Update: Olympus has released an official response to the allegations.
Since Olympus abruptly fired CEO Michael Woodford (pictured, on left) four days ago, the company’s stock price has fallen from roughly ¥2,480 to its current price of ¥1,417, a 43% drop that wiped out nearly $4 billion in value. As we reported yesterday, Woodford is now asking the UK to investigate the company’s financial practices, and is claiming that he was booted when on the verge of exposing fraud.
Last Friday, we reported that Olympus had fired CEO Michael Woodford, claiming that he clashed with the company’s 92-year-old management style. Woodford is now coming out with different story: he believes that he was dismissed after raising questions about $1+ billion in payments the company made in acquisitions between 2006 and 2008. The Financial Times writes,
Mr Woodford [...] had been pressing other directors since July to explain payments related to the 2008 purchase of Gyrus [...]
Olympus’ own auditors had privately identified problems with the Gyrus transaction, the documents show. KPMG, Olympus’ auditor until 2009, said in an internal report dated March that year: “In our opinion proper accounting records have not been maintained.”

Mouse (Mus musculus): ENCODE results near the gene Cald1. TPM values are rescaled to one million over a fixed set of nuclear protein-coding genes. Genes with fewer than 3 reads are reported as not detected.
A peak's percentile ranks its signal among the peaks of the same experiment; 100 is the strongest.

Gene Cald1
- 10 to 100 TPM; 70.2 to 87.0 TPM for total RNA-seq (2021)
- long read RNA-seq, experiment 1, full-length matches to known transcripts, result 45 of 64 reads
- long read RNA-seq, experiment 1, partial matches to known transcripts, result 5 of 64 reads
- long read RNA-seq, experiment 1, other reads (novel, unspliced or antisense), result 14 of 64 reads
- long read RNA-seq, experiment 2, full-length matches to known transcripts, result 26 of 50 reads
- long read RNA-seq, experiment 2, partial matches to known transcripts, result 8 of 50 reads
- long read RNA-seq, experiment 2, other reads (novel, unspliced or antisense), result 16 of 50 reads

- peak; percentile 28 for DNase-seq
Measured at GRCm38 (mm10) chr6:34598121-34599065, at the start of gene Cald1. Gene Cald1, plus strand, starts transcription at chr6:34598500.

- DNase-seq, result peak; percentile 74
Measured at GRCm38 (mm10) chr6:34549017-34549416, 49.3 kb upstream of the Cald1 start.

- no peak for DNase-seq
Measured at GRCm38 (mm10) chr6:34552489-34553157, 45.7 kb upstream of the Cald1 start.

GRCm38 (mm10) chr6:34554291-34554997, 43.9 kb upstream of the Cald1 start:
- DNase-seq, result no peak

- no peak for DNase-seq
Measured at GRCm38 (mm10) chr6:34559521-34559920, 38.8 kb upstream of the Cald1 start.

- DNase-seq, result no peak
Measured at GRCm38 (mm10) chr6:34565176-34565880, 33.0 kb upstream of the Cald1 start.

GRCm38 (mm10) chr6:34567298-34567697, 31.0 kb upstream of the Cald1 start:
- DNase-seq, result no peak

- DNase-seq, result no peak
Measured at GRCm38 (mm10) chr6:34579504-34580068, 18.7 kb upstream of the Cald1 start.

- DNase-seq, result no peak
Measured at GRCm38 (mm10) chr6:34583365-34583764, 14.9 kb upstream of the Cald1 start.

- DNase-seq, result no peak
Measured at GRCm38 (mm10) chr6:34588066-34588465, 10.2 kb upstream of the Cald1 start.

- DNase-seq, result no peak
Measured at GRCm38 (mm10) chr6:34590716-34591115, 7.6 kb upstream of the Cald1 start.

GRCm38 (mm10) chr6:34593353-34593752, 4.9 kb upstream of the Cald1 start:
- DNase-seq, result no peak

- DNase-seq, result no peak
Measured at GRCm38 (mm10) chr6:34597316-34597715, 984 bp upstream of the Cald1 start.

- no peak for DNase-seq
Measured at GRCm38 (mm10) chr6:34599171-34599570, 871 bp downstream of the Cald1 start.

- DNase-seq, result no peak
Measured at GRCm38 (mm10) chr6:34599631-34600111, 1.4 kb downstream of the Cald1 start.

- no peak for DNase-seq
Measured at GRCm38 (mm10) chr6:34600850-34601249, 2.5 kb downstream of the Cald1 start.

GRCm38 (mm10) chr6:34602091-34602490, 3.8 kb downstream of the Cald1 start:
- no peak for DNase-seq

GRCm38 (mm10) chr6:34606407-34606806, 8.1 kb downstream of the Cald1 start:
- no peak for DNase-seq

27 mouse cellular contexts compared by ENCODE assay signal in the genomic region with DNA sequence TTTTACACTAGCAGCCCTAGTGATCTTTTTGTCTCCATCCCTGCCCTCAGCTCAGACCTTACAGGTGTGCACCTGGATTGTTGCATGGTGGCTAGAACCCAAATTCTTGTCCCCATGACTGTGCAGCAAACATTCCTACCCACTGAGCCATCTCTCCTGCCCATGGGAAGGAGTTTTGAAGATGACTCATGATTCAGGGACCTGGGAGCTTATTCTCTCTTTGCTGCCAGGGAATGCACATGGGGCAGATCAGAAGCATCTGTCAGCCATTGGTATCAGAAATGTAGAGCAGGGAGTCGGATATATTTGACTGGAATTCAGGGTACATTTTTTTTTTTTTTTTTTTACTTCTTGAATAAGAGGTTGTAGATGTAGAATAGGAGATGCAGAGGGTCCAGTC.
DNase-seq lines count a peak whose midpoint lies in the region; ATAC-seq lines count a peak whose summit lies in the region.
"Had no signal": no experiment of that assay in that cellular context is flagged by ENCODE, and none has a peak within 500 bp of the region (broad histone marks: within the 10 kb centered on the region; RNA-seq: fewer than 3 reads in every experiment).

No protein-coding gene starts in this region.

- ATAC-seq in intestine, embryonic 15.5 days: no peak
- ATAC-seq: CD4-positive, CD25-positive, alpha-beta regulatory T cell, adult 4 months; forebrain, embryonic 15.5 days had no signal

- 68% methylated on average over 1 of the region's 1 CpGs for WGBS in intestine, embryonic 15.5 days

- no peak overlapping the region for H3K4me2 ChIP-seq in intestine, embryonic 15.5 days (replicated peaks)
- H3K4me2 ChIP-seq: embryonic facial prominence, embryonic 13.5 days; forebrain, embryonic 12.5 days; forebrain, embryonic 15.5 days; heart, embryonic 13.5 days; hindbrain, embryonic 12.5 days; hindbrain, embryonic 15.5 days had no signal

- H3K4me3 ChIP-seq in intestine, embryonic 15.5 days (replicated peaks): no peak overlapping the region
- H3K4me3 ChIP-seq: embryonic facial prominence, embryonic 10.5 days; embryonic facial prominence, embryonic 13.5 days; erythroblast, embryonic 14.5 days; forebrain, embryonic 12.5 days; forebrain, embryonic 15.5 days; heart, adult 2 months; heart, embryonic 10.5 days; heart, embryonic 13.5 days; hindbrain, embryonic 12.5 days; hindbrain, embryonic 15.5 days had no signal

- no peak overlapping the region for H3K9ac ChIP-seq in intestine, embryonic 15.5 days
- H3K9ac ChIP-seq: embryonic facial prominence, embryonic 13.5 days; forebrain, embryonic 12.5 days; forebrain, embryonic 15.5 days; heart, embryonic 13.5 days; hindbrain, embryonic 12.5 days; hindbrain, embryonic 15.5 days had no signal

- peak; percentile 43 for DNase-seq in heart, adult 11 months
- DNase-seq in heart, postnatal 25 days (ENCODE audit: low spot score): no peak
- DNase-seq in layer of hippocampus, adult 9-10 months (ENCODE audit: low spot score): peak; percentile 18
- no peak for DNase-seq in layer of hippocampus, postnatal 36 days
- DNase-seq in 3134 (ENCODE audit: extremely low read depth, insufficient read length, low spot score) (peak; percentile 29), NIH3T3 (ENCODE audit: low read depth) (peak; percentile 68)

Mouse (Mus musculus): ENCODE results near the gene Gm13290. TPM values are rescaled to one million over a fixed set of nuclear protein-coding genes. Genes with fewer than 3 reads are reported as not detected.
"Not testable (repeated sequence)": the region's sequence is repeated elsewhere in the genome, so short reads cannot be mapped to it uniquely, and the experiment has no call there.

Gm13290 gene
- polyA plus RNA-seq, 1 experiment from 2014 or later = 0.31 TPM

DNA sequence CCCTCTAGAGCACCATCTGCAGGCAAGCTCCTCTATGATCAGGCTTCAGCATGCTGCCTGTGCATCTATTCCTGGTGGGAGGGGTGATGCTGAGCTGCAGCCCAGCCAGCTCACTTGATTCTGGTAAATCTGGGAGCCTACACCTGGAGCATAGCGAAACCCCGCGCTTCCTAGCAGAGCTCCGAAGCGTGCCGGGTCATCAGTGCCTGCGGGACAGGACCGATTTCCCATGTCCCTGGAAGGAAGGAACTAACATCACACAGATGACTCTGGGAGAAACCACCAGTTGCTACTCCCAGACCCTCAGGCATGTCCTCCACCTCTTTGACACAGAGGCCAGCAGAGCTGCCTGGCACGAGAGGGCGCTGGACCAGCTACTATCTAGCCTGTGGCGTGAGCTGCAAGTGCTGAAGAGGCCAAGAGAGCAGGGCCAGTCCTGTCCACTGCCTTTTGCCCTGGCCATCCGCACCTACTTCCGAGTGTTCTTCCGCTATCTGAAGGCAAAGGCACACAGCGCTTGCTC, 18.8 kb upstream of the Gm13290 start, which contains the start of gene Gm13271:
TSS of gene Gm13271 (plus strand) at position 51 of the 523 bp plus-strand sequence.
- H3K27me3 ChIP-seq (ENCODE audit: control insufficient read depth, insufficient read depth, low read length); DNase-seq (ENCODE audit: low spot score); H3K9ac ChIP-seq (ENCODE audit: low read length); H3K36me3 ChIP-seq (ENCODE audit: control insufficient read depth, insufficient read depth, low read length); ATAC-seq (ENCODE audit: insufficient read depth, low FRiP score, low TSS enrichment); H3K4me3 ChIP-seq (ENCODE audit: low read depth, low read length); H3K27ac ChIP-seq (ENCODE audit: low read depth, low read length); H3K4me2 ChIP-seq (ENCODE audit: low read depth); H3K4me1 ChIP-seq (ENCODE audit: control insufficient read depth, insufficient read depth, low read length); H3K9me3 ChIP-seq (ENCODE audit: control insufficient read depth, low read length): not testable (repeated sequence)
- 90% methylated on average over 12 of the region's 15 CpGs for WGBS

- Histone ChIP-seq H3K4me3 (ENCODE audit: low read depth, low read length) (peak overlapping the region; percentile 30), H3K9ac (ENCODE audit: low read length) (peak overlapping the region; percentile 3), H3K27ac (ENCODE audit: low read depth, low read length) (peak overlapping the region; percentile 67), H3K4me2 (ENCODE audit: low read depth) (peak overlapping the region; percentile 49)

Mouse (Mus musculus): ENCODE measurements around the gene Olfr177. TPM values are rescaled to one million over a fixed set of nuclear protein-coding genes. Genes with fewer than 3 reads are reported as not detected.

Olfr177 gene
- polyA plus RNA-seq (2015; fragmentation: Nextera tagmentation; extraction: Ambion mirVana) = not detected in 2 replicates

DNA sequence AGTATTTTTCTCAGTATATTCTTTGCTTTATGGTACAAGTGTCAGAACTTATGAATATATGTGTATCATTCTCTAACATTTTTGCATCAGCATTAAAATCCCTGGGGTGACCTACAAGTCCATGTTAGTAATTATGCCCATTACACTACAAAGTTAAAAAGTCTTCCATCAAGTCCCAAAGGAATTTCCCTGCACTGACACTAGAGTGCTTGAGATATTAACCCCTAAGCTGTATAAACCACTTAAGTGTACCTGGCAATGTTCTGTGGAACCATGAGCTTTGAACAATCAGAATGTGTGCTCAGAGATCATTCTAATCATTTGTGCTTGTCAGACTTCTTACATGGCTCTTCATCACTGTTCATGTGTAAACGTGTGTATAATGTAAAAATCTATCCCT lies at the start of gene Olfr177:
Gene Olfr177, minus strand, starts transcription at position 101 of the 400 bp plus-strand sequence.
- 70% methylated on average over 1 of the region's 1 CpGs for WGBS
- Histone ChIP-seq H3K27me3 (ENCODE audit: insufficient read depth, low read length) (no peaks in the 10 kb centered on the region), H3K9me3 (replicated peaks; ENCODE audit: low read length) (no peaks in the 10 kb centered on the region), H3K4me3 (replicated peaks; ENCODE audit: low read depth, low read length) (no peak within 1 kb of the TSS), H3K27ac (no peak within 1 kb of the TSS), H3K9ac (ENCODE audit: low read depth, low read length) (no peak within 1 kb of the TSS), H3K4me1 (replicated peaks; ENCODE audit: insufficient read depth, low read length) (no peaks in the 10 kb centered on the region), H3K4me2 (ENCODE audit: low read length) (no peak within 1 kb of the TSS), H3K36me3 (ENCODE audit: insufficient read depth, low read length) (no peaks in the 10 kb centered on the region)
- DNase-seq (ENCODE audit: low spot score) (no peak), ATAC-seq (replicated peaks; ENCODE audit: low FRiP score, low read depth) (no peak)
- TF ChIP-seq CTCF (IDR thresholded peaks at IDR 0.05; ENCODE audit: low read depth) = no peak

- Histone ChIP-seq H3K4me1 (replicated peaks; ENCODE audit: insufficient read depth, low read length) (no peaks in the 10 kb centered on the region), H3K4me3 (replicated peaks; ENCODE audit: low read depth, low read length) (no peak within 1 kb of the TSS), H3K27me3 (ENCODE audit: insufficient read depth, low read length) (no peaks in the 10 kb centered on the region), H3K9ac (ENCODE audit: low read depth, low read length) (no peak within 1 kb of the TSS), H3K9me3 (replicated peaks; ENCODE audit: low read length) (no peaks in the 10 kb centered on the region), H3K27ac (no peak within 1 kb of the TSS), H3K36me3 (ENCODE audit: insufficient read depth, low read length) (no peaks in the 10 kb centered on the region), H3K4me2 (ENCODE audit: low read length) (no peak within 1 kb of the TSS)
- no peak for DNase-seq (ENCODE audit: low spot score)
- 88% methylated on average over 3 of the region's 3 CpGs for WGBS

Olympus replaced KPMG as its auditor when its contract ended two months later.
Mr Woodford stressed that he had seen no evidence that Olympus executives benefited improperly from the acquisitions. But he said large amounts of money seemed to have “disappeared” into the hands of poorly vetted outside financial advisers and investment vehicles.
According to BusinessWeek, Woodford has met with the U.K. Serious Fraud Office to request that they investigate the acquisition. Olympus is also considering suing Woodford for leaking internal information to the press.
Ex-Olympus chief questioned payments (via 4/3 Rumors)
Last Friday, 45-year-old Chris White was at the Braehead shopping center near Glasgow, when he took a snapshot of his daughter Hazel eating some ice cream. He was then confronted by security guards — and later the police — who cited the Prevention of Terrorism Act to explain that it was in their rights to confiscate his phone. While they did allow him to keep the photos, they demanded his personal details. Afterward, White created a Facebook page titled “Boycott Braehead” in an effort to draw attention to the incident.
Earlier this week, a Reuters photograph showing a Libyan rebel firing an RPG caused a stir after people on a number of sites suggested that it might have been Photoshopped. Well, it turns out the photo is 100% real — not only did Reuters confirm this with us, but forensic expert Neal Krawetz arrived at the same conclusion after analyzing the image:
By using a suite of analysis methods, it becomes extremely difficult for a fake image to pass unnoticed. While an intentional forgery might pass one or two tests, it takes a level of skill that most photographers and amateur graphic artists lack. This picture easily passes every test (including a whole slew that I didn’t include here). I have no reason to question the authenticity of this picture.
Typically, amazing photos come about through digital modifications. However in this case, Anis Mili has truly captured an amazing photo. And he did it without using a crutch like Photoshop.